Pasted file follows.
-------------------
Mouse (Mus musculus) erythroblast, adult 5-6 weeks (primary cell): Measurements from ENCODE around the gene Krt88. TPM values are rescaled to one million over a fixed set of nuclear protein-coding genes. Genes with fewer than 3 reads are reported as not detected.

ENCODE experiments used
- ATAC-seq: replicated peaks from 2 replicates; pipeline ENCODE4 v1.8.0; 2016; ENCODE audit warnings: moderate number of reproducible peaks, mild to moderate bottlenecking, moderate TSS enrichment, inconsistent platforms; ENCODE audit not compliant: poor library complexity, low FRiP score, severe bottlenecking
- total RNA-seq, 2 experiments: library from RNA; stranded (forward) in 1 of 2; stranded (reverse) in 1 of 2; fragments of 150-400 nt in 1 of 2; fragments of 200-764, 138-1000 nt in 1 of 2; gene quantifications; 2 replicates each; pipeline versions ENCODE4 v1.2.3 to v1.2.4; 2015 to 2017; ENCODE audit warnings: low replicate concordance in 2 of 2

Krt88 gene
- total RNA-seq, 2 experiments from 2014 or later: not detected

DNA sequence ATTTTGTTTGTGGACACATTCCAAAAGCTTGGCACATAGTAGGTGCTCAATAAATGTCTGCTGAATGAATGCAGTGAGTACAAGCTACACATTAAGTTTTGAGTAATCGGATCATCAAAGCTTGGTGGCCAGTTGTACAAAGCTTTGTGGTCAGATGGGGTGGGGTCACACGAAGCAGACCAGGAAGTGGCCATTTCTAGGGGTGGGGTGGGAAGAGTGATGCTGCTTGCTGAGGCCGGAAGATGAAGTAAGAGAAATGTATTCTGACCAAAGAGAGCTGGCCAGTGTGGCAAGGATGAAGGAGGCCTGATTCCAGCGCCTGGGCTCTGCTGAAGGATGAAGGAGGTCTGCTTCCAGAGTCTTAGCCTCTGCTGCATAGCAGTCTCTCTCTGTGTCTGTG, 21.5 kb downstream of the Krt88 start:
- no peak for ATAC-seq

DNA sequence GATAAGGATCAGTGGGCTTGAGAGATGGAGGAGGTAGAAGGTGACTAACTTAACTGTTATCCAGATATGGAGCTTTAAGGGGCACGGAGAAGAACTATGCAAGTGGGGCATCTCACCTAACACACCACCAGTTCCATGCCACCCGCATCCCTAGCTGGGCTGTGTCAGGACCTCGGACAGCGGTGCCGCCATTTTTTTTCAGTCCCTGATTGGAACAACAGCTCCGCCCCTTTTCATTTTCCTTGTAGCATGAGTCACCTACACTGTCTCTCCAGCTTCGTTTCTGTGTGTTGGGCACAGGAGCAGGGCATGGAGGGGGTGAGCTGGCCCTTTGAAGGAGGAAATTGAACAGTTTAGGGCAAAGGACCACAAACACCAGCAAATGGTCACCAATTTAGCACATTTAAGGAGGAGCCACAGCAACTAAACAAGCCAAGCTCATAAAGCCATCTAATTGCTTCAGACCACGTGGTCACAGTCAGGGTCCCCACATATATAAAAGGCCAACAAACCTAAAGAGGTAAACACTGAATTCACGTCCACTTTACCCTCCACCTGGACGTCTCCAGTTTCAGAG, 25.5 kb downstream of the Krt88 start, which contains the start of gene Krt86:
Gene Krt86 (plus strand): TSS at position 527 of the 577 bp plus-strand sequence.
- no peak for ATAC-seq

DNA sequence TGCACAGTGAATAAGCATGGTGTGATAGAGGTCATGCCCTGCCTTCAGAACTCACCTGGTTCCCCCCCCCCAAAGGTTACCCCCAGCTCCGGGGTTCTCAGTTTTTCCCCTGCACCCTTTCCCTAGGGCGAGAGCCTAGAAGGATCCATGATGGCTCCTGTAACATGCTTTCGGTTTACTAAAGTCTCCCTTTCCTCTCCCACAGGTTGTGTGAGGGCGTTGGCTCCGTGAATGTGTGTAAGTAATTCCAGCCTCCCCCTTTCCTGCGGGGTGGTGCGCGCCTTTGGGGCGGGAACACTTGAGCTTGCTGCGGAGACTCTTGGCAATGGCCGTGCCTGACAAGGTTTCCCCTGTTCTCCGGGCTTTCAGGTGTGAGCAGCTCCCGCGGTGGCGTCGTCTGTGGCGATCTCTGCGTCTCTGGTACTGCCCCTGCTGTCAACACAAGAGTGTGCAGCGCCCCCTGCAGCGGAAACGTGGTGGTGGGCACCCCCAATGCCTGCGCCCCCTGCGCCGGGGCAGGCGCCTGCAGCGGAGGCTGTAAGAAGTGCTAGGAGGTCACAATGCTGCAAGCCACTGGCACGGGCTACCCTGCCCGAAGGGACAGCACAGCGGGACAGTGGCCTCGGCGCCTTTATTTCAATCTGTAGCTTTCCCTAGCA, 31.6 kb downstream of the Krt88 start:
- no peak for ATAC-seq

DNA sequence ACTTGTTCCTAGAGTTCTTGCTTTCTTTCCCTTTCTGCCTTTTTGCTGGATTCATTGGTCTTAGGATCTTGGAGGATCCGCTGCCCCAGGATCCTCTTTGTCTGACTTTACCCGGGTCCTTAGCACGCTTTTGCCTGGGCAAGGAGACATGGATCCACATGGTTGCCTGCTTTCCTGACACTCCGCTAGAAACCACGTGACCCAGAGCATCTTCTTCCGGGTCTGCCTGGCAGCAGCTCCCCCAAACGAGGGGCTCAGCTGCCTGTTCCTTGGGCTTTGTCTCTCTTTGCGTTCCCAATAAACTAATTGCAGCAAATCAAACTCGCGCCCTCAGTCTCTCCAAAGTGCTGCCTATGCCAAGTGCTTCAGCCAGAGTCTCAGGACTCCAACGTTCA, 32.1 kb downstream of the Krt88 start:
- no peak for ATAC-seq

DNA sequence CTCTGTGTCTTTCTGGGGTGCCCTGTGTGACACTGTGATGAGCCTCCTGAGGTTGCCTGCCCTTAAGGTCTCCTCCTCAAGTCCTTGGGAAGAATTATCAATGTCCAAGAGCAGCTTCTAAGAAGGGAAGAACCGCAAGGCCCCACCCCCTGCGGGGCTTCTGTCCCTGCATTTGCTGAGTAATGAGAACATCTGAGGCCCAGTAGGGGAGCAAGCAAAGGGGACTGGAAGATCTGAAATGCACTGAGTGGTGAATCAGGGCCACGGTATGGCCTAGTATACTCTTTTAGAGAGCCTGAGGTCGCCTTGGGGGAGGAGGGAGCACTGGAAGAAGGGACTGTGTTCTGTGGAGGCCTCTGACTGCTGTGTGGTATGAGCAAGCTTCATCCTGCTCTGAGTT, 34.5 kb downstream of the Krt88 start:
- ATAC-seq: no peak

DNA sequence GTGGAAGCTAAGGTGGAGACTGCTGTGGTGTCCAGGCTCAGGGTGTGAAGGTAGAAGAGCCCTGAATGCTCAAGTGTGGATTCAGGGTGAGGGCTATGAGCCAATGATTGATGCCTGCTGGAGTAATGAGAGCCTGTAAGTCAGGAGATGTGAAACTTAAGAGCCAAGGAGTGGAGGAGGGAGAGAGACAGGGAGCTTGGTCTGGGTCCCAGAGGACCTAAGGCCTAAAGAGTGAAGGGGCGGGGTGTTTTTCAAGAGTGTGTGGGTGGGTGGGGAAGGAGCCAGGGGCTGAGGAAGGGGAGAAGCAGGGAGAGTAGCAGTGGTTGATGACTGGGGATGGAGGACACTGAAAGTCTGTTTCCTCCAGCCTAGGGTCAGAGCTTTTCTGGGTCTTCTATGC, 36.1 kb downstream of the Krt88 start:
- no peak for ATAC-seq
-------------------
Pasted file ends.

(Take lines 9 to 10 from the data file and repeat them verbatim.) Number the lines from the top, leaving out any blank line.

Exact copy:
DNA sequence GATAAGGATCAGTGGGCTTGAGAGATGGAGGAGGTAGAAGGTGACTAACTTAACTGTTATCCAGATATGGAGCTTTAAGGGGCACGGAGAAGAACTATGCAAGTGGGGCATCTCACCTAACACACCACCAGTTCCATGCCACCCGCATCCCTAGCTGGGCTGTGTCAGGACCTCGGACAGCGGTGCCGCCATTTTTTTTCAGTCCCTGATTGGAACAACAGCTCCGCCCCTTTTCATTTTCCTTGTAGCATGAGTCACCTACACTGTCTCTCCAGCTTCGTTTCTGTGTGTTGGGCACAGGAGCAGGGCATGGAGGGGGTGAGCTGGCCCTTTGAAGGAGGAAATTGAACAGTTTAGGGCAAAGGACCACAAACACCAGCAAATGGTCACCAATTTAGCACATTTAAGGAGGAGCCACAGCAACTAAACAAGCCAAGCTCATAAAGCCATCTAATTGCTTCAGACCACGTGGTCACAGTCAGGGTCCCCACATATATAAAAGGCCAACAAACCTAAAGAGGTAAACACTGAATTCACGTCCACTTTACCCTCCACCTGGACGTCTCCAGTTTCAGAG, 25.5 kb downstream of the Krt88 start, which contains the start of gene Krt86:
Gene Krt86 (plus strand): TSS at position 527 of the 577 bp plus-strand sequence.